1. The suit out of which this appeal arises was brought by the plaintiff, who is respondent here, to recover money due to him under a mortgage-deed. The mortgage is dated the 14th of January 1893. The amount secured by it was less than 100 rupees, and the registration of the deed was not compulsory. It was not registered. On the 9th of January 1896, the appellants before me purchased the mortgaged property by a sale-deed which was registered. It has been found by the lower Court that the appellants, when they bought the property, had notice of the plaintiff's mortgage.
2. The Lower Appellate Court, following a Full Bench decision of the Madras High Court Krishnamma v. Suranna I.L.R. 16 Mad. 148 has held that the fact of the defendants-appellants having notice of the plaintiff's mortgage deprived them of the right to rely on the provisions of Section 50 of the Registration Act (Act No. III of 1877), which provides that certain documents shall, if duly registered, take effect as regards the property comprised therein against every unregistered document relating to the same property, not being a decree or order, whether such unregistered document be of the same nature as the registered document or not.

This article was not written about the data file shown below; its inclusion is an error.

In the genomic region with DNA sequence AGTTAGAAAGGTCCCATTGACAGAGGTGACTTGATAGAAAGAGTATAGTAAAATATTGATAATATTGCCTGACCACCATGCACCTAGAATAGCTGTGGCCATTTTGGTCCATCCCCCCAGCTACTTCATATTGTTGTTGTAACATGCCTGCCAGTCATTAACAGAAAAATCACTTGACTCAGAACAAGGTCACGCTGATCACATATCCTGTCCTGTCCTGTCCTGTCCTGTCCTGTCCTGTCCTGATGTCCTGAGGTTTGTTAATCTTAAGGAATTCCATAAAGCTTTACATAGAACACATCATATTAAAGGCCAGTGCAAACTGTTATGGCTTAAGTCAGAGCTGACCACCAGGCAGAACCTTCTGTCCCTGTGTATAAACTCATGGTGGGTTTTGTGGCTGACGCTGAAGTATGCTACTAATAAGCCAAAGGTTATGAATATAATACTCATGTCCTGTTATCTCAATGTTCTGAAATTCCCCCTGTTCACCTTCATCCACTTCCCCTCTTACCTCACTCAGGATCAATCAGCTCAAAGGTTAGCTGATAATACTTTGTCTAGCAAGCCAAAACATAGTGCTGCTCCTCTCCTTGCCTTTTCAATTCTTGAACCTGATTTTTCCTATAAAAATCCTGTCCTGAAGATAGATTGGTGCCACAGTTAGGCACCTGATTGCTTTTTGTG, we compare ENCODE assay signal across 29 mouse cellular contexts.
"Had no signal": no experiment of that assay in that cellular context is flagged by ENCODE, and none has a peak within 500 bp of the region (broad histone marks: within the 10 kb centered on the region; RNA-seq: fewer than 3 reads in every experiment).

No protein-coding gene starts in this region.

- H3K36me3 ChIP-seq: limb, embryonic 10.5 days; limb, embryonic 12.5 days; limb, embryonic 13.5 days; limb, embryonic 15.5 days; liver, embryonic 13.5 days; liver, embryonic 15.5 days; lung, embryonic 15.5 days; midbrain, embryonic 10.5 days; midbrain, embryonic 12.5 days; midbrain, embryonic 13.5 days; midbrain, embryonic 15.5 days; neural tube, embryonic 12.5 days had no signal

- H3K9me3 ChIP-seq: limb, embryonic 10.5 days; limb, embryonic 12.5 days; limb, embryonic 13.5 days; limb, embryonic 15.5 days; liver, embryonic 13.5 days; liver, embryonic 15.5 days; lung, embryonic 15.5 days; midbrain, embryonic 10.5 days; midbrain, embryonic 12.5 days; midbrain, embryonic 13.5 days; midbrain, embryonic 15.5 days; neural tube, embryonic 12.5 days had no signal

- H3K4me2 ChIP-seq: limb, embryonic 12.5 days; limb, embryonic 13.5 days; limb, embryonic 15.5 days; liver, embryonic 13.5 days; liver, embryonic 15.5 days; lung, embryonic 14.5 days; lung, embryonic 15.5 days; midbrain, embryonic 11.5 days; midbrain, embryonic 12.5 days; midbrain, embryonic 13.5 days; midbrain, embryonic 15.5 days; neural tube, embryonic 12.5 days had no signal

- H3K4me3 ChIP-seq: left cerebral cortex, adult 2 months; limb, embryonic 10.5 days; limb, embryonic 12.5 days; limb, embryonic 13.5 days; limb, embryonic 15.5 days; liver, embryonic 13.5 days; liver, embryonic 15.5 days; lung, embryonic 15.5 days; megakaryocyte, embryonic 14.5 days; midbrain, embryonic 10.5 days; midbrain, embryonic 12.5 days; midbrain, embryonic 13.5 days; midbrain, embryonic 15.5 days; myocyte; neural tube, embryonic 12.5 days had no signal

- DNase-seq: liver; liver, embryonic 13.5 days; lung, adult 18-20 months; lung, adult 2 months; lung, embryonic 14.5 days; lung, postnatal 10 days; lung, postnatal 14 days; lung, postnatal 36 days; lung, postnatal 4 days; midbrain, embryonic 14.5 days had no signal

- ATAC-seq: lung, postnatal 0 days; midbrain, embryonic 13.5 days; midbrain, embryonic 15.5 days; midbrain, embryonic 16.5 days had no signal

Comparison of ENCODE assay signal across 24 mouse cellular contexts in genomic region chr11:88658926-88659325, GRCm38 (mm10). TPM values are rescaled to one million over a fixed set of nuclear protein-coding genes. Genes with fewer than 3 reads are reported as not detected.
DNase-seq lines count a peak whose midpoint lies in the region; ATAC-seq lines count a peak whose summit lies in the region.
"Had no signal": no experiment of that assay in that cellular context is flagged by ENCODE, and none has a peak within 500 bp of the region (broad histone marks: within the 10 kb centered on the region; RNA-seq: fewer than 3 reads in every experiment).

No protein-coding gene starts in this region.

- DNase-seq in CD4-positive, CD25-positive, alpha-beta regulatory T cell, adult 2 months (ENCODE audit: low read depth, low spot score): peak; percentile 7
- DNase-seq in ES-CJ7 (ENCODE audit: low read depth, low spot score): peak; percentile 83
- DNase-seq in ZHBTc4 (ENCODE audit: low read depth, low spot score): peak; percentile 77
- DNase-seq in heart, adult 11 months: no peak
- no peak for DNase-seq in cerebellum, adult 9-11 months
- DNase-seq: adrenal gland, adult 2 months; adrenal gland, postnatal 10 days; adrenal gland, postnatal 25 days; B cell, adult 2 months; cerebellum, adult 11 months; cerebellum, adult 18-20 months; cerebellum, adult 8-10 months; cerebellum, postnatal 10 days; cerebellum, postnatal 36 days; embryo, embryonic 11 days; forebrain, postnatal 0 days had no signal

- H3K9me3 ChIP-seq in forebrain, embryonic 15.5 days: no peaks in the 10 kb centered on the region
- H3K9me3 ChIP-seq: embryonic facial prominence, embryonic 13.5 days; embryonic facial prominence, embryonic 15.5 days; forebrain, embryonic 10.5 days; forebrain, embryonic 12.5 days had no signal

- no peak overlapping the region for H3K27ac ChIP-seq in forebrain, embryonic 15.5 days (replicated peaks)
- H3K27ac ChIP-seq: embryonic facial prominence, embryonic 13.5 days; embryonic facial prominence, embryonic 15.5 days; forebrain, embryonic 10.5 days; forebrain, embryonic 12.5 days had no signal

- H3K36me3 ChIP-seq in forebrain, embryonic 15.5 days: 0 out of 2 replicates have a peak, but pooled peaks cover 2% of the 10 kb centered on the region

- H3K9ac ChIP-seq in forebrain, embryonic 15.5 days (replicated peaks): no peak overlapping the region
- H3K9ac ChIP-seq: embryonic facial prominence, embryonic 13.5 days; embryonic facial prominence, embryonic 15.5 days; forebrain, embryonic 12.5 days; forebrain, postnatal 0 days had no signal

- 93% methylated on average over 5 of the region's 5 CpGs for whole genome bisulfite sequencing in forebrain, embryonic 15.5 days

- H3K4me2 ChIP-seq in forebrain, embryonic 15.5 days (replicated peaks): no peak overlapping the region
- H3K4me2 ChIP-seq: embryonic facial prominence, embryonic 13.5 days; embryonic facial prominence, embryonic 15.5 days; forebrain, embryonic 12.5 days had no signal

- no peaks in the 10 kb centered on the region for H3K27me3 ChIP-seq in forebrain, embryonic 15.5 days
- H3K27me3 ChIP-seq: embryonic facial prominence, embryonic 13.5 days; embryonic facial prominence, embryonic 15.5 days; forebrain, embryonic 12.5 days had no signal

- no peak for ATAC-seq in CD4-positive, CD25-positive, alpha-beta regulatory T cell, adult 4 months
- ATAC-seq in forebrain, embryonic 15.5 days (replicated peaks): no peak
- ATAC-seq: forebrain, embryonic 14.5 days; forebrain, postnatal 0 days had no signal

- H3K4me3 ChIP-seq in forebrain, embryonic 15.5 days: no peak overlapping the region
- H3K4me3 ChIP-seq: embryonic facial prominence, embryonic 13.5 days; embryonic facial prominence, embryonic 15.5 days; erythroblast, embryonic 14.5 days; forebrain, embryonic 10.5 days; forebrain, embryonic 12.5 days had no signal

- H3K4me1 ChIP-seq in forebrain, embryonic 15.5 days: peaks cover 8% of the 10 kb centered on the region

3. It is clear that this enactment makes no reference whatever to the holder of a subsequent registered document having notice of the prior unregistered one, and lays down broadly that the former shall have priority over the latter; but, notwithstanding this, the High Courts of Madras, Bombay and Calcutta vide the Madras ruling before quoted : for Bombay Hathising Sobhai v. Kuvarji Javher I.L.R. 10 Bom. 105 and for Calcutta Abool Hossein v. Raghu Nath Sahu I.L.R. 13 Cal. 70 have considered themselves at liberty to apply the equitable doctrine of notice to cases like the present. These have, it would appear, been in a great measure influenced by the decisions of the English Courts; see in particular the case of The Agra Bank v. Barry L.R. and I.A. 135. In that case (at p. 148) Lord Cairns observed that 'by decisions which have now well established the law, it has been settled that, notwithstanding the apparent stringency of the words contained in the Act, still if a person registers a deed, and if at the time he registers the deed either he himself or an agent, whose knowledge is the knowledge of his principal, has notice of an earlier deed, which though executed is not registered, the registration which he actually effects will not give him priority over that earlier deed. 'The ratio decidendi in that case was, it appears, that the object of registration laws being to give parties who enter into a transaction with regard to property notice of previous transactions concerning that property, that object is accomplished if the person who enters into a subsequent transaction has aliunde notice of a deed affecting the property and executed before his own. There is no case in this Court exactly in point, unless it be the decision in Ram Autar v. Dhanauri I.L.R. 8 All. 540 the facts of which are not quite on all fours with this case. There is, however, no decision of this Court on the question of notice as affecting the provisions of Section 50 of the Registration Act which is adverse to the decisions of the High Courts above referred to. Following those decisions I hold that the plea based on the provisions of Section 50 of the Registration Act must fail. The appeal is dismissed with costs.